Nazareth in the Bible Encyclopedia - ISBE naz'-a-reth (Nazaret, Nazareth, and other forms): 1. Notice Confined to the New Testament: A town in Galilee, the home of Joseph. and the Virgin Mary, and for about 30 years the scene of the Saviour's life (Mt 2:23; Mk 1:9; Lk 2:39,51; 4:16, etc.). He was therefore called Jesus of Nazareth, although His birthplace was Bethlehem; and those who became His disciples were known as Nazarenes. This is the name, with slight modification, used to this day by Moslems for Christians, Nacara--the singular being Nacrany. The town is not named in the Old Testament, although the presence of a spring and the convenience of the site make it probable that the place was occupied in old times. Quaresimus learned that the ancient name was Medina Abiat, in which we may recognize the Arabic el-Medinat el-baidtah, "the white town." Built of the white stone supplied by the limestone rocks around, the description is quite accurate. There is a reference in Mishna (Menachoth viii.6) to the "white house of the hill" whence wine for the drink offering was brought. An elegy for the 9th of Abib speaks of a "course" of priests settled in Nazareth. This, however, is based upon an ancient midhrash now lost (Neubauer, Geogr. du Talmud, 82, 85, 190; Delitzsch, Ein Tag in Capernaum, 142). But all this leaves us still in a state of uncertainty. 2. Position and Physical Features: The ancient town is represented by the modern en-Nacirah, which is built mainly on the western and northwestern slopes of a hollow among the lower hills of Galilee, just before they sink into the plain of Esdraelon. It lies about midway between the Sea of Galilee and the Mediterranean at Haifa. The road to the plain and the coast goes over the southwestern lip of the hollow; that to Tiberias and Damascus over the heights to the Northeast. A rocky gorge breaks down southward, issuing on the plain between two craggy hills. That to the West is the traditional Hill of Precipitation (Lk 4:29). This, however, is too far from the city as it must have been in the days of Christ. It is probable that the present town occupies pretty nearly the ancient site; and the scene of that attempt on Jesus' life may have been the cliff, many feet in height, not far from the old synagogue, traces of which are still seen in the western part of the town. There is a good spring under the Greek Orthodox church at the foot of the hill on the North. The water is led in a conduit to the fountain, whither the women and their children go as in old times, to carry home in their jars supplies for domestic use. There is also a tiny spring in the face of the western hill. To the Northwest rises the height on which stands the sanctuary, now in ruins, of Neby Sa`in. From this point a most beautiful and extensive view is obtained, ranging on a clear day from the Mediterranean on the West to the Mountain of Bashan on the East; from Upper Galilee and Mt. Hermon on the North to the uplands of Gilead and Samaria on the South The whole extent of Esdraelon is seen, that great battlefield, associated with so many heroic exploits in Israel's history, from Carmel and Megiddo to Tabor...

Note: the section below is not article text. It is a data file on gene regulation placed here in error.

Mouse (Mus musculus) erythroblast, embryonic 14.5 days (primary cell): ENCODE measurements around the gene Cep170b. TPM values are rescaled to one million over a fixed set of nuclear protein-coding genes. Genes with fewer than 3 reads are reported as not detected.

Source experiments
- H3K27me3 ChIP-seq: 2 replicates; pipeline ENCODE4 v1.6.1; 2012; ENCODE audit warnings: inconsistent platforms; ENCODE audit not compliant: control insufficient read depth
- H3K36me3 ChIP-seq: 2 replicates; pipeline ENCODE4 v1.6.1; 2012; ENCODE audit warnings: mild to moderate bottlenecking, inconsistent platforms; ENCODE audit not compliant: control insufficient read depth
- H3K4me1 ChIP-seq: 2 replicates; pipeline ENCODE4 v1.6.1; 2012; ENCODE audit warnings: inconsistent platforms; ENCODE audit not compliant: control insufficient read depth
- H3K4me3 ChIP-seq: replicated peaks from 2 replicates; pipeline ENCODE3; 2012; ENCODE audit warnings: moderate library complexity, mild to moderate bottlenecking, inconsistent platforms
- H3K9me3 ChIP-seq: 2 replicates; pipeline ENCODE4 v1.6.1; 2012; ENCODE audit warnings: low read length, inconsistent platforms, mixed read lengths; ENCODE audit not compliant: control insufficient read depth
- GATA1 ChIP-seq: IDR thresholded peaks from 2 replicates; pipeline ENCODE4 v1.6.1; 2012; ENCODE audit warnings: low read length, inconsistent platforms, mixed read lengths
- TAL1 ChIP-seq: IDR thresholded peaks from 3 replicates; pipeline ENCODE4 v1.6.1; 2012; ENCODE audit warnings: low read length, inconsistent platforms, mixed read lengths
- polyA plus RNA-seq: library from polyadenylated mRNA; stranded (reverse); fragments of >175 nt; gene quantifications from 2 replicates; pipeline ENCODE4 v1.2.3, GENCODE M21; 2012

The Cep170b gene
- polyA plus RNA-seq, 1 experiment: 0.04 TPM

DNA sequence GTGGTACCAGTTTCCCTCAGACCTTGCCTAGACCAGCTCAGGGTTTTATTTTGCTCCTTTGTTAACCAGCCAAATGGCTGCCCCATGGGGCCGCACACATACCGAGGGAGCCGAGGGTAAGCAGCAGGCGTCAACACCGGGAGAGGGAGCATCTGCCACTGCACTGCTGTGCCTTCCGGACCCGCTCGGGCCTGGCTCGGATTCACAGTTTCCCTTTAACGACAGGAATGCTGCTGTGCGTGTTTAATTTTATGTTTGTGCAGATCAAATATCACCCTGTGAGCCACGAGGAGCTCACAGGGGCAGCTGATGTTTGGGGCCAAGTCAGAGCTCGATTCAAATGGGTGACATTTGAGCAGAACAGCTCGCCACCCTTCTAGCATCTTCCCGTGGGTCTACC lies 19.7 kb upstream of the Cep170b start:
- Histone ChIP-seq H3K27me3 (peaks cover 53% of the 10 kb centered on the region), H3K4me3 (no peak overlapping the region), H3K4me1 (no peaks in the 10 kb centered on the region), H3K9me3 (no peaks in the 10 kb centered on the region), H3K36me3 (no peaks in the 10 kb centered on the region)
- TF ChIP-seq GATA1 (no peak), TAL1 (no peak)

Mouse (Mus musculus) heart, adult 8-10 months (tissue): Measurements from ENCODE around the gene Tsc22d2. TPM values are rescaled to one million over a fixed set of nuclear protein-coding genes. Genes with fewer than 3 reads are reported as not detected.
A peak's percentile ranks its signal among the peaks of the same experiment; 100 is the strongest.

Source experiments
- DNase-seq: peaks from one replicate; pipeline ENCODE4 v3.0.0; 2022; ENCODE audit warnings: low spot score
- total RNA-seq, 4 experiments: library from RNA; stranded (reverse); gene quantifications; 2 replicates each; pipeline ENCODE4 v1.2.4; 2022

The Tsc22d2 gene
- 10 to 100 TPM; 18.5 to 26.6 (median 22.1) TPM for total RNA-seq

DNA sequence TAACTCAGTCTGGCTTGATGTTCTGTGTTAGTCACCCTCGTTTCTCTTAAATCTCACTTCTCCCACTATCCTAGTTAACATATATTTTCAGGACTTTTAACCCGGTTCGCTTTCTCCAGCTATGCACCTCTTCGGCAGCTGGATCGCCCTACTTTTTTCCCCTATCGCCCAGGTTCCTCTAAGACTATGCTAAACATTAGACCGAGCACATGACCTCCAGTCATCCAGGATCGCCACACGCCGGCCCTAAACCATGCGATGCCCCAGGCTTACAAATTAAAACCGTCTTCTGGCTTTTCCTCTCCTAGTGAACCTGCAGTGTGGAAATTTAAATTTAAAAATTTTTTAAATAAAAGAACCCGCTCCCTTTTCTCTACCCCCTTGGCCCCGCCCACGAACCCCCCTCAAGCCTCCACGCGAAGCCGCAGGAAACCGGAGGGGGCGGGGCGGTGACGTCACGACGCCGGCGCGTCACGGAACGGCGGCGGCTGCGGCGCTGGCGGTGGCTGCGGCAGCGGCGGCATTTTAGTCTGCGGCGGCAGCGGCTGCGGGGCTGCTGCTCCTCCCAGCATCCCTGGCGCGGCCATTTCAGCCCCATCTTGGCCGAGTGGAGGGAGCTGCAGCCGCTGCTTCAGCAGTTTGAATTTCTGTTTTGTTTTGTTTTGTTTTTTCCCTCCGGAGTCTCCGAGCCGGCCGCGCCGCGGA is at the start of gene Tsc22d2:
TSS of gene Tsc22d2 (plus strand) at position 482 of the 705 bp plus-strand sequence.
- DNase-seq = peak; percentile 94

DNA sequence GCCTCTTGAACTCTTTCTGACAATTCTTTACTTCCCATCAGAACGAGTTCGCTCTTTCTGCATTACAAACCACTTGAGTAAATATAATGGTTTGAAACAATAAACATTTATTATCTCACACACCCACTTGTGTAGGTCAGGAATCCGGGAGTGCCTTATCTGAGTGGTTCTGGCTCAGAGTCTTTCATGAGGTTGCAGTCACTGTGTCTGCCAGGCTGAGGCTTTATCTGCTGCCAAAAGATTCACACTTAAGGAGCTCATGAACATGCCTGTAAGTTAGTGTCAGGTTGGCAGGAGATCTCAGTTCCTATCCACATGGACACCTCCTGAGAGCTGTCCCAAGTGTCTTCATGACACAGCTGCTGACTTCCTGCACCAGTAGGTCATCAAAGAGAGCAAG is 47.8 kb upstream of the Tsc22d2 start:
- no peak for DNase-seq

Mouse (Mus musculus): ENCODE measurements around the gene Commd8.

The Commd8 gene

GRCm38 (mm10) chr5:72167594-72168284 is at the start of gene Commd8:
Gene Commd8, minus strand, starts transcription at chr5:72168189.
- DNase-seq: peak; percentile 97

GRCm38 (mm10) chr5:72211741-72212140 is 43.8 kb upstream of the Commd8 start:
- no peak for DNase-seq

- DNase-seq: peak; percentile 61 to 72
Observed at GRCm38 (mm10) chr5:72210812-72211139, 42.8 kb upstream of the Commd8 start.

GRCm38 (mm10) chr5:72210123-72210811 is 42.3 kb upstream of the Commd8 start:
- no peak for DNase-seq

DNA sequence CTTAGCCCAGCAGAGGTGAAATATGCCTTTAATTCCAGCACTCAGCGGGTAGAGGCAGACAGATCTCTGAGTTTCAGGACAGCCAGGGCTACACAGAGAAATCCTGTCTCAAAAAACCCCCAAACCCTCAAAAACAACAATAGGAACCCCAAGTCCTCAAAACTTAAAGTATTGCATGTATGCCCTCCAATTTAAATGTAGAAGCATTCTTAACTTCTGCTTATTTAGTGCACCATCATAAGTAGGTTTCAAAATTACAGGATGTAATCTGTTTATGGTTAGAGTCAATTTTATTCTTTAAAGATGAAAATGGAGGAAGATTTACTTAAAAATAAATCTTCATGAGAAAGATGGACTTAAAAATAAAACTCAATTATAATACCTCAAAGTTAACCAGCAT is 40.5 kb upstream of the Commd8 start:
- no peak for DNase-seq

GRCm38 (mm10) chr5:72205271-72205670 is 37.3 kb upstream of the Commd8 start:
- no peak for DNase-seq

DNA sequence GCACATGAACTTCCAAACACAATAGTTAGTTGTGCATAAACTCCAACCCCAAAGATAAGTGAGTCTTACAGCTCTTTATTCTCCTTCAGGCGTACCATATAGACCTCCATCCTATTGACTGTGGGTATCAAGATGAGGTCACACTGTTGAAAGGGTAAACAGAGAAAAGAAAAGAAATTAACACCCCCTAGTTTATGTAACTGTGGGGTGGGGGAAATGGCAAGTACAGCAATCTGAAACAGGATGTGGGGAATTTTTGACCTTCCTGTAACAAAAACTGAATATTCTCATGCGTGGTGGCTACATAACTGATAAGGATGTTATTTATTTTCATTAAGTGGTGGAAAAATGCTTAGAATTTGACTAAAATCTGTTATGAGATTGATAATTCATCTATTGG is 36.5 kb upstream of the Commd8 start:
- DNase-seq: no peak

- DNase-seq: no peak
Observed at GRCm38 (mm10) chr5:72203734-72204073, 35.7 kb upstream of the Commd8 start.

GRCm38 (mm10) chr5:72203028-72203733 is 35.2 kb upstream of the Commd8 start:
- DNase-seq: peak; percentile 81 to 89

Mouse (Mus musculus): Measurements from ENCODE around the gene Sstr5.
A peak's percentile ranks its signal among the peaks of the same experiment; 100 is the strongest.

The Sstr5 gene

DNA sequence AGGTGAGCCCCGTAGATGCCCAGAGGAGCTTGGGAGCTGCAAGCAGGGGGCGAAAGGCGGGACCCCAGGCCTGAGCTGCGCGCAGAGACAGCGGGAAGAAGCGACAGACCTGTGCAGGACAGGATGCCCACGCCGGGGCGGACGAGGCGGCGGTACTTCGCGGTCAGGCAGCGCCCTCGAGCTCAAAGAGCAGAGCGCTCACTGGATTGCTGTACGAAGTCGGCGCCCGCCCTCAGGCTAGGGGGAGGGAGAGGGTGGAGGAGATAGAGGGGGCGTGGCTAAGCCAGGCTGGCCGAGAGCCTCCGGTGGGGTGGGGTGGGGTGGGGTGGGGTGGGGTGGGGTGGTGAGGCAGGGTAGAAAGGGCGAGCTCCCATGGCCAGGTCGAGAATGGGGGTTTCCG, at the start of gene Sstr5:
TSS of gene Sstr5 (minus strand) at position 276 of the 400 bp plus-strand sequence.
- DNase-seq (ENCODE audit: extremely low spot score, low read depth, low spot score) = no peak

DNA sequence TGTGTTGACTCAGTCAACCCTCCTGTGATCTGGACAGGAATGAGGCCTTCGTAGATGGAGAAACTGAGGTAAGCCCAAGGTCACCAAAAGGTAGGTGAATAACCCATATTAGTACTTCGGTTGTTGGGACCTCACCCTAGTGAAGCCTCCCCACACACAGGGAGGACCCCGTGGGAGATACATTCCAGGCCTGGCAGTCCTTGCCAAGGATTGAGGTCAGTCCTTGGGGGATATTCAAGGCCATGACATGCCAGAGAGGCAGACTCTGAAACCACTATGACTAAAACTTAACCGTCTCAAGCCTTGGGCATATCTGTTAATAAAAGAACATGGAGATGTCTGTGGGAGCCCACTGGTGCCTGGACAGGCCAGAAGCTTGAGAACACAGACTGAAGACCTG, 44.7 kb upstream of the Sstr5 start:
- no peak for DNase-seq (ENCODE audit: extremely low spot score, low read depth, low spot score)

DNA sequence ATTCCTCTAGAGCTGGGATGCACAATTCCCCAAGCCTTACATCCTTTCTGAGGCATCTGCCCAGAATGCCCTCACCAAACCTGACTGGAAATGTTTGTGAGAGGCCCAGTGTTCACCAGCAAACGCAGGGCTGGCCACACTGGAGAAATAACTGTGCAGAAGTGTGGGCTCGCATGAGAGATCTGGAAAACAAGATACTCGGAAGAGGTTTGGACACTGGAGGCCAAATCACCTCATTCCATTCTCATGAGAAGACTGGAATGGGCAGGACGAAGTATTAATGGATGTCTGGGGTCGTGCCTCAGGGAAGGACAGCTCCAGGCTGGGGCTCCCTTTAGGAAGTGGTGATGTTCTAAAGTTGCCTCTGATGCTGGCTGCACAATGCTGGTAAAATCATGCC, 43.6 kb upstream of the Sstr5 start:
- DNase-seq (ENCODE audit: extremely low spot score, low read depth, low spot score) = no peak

Nazareth Scripture - Acts 22:8 And I answered, Who art thou, Lord? And he said unto me, I am Jesus of Nazareth, whom thou persecutest.

    Nazareth Scripture - Acts 2:22 Ye men of Israel, hear these words; Jesus of Nazareth, a man approved of God among you by miracles and wonders and signs, which God did by him in the midst of you, as ye yourselves also know:

    Nazareth Scripture - John 18:5 They answered him, Jesus of Nazareth. Jesus saith unto them, I am [he]. And Judas also, which betrayed him, stood with them.

    Nazareth Scripture - John 1:45 Philip findeth Nathanael, and saith unto him, We have found him, of whom Moses in the law, and the prophets, did write, Jesus of Nazareth, the son of Joseph.

    Nazareth Scripture - Luke 2:4 And Joseph also went up from Galilee, out of the city of Nazareth, into Judaea, unto the city of David, which is called Bethlehem; (because he was of the house and lineage of David:)

    Nazareth Scripture - Luke 4:34 Saying, Let [us] alone; what have we to do with thee, [thou] Jesus of Nazareth? art thou come to destroy us? I know thee who thou art; the Holy One of God.

    Nazareth Scripture - Mark 10:47 And when he heard that it was Jesus of Nazareth, he began to cry out, and say, Jesus, [thou] Son of David, have mercy on me.

    Nazareth Scripture - Mark 16:6 And he saith unto them, Be not affrighted: Ye seek Jesus of Nazareth, which was crucified: he is risen; he is not here: behold the place where they laid him.

    Nazareth Scripture - Mark 1:24 Saying, Let [us] alone; what have we to do with thee, thou Jesus of Nazareth? art thou come to destroy us? I know thee who thou art, the Holy One of God.

    Nazareth Scripture - Matthew 2:23 And he came and dwelt in a city called Nazareth: that it might be fulfilled which was spoken by the prophets, He shall be called a Nazarene.